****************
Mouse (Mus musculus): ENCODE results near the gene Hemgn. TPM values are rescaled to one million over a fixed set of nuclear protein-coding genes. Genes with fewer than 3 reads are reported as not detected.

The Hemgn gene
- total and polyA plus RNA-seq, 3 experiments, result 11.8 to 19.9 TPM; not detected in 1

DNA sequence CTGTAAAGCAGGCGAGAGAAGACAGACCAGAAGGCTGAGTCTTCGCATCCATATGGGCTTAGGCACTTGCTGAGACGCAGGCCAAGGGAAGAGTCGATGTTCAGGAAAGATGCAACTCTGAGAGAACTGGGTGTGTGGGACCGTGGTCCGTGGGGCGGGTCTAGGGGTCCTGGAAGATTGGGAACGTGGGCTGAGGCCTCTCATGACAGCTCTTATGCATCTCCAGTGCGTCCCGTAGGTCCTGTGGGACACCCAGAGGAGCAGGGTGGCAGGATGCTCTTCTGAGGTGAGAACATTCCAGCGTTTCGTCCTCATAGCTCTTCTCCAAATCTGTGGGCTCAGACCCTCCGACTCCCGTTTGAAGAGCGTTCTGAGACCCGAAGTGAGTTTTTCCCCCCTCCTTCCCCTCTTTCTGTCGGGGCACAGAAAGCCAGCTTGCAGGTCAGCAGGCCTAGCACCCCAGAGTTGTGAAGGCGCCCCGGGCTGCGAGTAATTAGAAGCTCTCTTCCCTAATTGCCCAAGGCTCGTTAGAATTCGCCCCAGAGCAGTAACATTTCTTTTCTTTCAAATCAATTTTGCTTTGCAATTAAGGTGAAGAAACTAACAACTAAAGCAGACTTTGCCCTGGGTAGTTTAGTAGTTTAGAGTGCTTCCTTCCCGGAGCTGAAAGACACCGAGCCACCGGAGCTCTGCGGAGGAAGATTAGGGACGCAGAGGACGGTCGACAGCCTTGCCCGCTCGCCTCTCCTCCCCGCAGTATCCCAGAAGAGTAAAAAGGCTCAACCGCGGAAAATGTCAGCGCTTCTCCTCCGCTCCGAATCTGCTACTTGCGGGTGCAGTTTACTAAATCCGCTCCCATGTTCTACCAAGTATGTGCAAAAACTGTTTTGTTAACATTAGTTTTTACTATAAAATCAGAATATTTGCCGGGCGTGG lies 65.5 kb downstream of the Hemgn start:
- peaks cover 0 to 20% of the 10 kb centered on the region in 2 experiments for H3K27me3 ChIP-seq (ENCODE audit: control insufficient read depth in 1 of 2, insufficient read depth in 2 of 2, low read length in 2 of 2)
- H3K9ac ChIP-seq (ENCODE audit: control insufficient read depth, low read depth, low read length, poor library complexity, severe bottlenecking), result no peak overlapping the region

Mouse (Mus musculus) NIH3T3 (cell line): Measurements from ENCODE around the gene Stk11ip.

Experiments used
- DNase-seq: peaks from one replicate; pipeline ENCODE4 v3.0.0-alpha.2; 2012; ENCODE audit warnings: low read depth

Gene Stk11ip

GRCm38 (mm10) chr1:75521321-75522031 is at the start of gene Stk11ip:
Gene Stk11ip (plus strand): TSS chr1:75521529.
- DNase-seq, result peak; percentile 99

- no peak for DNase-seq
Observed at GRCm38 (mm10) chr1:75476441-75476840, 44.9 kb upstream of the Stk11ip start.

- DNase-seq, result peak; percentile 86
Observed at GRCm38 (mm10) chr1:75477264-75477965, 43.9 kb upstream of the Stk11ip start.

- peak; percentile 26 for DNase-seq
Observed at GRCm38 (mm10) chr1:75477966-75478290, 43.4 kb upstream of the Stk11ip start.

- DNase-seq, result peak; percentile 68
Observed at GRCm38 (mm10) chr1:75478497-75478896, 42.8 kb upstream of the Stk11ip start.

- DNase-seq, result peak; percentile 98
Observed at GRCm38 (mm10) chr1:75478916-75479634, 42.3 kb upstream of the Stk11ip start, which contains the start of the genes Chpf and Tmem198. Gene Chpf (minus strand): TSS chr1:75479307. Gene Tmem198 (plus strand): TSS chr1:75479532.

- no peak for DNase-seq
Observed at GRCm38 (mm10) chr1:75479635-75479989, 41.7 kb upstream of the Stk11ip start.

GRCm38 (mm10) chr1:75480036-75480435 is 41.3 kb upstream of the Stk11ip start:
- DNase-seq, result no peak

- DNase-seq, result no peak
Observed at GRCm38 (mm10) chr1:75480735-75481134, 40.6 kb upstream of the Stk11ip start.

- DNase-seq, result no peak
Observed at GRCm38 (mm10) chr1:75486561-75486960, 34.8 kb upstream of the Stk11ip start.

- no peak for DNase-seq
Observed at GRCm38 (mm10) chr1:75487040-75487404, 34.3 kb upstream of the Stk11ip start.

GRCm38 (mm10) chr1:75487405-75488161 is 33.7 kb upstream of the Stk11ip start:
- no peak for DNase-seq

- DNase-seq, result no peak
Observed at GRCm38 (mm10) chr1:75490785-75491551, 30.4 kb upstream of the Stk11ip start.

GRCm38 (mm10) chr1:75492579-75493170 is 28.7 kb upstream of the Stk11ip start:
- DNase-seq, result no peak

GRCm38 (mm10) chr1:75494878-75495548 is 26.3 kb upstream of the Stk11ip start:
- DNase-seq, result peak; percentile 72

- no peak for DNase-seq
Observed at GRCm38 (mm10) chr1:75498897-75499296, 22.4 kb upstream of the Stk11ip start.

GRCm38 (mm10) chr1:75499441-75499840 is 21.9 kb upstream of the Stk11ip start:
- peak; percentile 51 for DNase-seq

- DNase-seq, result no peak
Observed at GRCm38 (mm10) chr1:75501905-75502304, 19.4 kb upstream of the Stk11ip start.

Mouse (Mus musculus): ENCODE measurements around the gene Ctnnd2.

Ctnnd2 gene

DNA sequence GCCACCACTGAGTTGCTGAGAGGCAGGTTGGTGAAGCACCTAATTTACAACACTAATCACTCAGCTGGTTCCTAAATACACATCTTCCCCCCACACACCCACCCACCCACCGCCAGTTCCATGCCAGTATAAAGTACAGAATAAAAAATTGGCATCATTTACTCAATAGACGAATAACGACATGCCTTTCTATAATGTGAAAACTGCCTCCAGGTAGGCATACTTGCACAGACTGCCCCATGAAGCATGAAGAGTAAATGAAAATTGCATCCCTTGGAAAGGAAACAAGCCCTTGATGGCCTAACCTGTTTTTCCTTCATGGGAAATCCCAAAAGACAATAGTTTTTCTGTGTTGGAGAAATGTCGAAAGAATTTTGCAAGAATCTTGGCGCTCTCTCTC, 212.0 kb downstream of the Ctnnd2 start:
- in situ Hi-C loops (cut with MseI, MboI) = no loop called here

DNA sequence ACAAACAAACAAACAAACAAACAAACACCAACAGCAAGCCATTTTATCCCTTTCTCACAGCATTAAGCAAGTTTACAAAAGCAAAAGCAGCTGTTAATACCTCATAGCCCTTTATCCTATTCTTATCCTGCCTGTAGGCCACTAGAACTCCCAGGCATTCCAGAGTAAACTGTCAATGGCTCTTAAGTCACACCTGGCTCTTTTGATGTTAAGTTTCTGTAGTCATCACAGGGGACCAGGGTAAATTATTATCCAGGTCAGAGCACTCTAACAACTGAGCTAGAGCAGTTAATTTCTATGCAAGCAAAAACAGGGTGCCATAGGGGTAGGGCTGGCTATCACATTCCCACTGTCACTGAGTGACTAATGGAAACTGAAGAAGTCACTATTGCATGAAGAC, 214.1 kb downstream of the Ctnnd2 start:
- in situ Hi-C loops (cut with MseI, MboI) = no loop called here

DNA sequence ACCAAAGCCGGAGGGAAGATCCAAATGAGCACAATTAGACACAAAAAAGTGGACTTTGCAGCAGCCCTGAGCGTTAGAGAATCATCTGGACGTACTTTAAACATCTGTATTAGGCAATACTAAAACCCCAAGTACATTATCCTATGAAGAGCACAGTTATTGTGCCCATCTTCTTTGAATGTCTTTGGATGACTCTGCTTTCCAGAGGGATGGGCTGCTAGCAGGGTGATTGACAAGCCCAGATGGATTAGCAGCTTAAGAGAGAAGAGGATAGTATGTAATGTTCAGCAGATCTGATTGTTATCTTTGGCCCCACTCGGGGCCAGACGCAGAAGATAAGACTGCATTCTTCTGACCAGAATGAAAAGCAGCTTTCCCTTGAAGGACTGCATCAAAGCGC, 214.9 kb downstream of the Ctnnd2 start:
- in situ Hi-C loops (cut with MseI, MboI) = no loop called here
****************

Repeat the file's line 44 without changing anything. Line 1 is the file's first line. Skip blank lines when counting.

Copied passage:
GRCm38 (mm10) chr1:75499441-75499840 is 21.9 kb upstream of the Stk11ip start: